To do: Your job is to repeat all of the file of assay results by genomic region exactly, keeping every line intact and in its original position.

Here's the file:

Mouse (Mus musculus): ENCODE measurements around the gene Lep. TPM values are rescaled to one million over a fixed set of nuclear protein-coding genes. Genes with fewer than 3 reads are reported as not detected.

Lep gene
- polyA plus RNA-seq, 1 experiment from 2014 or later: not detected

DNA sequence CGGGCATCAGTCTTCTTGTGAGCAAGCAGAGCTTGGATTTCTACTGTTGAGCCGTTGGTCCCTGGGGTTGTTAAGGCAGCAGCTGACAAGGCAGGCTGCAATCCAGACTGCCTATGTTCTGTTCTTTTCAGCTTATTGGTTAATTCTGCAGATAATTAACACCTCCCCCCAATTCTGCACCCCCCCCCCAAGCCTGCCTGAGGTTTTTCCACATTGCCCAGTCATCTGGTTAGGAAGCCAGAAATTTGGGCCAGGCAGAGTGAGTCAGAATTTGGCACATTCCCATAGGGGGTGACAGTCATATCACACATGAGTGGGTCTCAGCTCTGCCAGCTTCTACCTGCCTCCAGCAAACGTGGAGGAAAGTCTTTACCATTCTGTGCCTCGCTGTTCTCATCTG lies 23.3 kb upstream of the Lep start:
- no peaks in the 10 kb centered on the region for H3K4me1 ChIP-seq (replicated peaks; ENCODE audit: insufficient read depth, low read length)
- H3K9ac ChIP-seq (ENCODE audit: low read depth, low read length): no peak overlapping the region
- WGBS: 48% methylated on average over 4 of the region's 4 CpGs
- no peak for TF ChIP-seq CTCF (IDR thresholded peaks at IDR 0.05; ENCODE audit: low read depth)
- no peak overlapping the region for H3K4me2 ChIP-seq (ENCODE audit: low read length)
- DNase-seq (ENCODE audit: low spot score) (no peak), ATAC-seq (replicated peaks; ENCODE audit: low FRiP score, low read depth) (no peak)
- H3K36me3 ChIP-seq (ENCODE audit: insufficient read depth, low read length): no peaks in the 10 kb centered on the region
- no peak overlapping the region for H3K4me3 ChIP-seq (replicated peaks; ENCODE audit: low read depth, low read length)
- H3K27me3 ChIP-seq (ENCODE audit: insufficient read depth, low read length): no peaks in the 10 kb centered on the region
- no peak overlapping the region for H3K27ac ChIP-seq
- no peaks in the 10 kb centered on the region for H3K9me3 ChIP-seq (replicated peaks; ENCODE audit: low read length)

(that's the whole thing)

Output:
Mouse (Mus musculus): ENCODE measurements around the gene Lep. TPM values are rescaled to one million over a fixed set of nuclear protein-coding genes. Genes with fewer than 3 reads are reported as not detected.

Lep gene
- polyA plus RNA-seq, 1 experiment from 2014 or later: not detected

DNA sequence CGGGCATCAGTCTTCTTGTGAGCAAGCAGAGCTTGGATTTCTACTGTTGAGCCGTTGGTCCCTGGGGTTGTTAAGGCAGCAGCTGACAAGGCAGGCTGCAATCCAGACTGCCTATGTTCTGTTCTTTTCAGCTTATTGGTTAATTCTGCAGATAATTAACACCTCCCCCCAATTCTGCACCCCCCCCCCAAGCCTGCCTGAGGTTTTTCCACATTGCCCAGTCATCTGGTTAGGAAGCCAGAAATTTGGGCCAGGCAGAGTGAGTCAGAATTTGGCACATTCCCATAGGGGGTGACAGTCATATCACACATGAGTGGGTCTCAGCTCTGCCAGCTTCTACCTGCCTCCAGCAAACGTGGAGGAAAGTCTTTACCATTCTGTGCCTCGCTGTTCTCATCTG lies 23.3 kb upstream of the Lep start:
- no peaks in the 10 kb centered on the region for H3K4me1 ChIP-seq (replicated peaks; ENCODE audit: insufficient read depth, low read length)
- H3K9ac ChIP-seq (ENCODE audit: low read depth, low read length): no peak overlapping the region
- WGBS: 48% methylated on average over 4 of the region's 4 CpGs
- no peak for TF ChIP-seq CTCF (IDR thresholded peaks at IDR 0.05; ENCODE audit: low read depth)
- no peak overlapping the region for H3K4me2 ChIP-seq (ENCODE audit: low read length)
- DNase-seq (ENCODE audit: low spot score) (no peak), ATAC-seq (replicated peaks; ENCODE audit: low FRiP score, low read depth) (no peak)
- H3K36me3 ChIP-seq (ENCODE audit: insufficient read depth, low read length): no peaks in the 10 kb centered on the region
- no peak overlapping the region for H3K4me3 ChIP-seq (replicated peaks; ENCODE audit: low read depth, low read length)
- H3K27me3 ChIP-seq (ENCODE audit: insufficient read depth, low read length): no peaks in the 10 kb centered on the region
- no peak overlapping the region for H3K27ac ChIP-seq
- no peaks in the 10 kb centered on the region for H3K9me3 ChIP-seq (replicated peaks; ENCODE audit: low read length)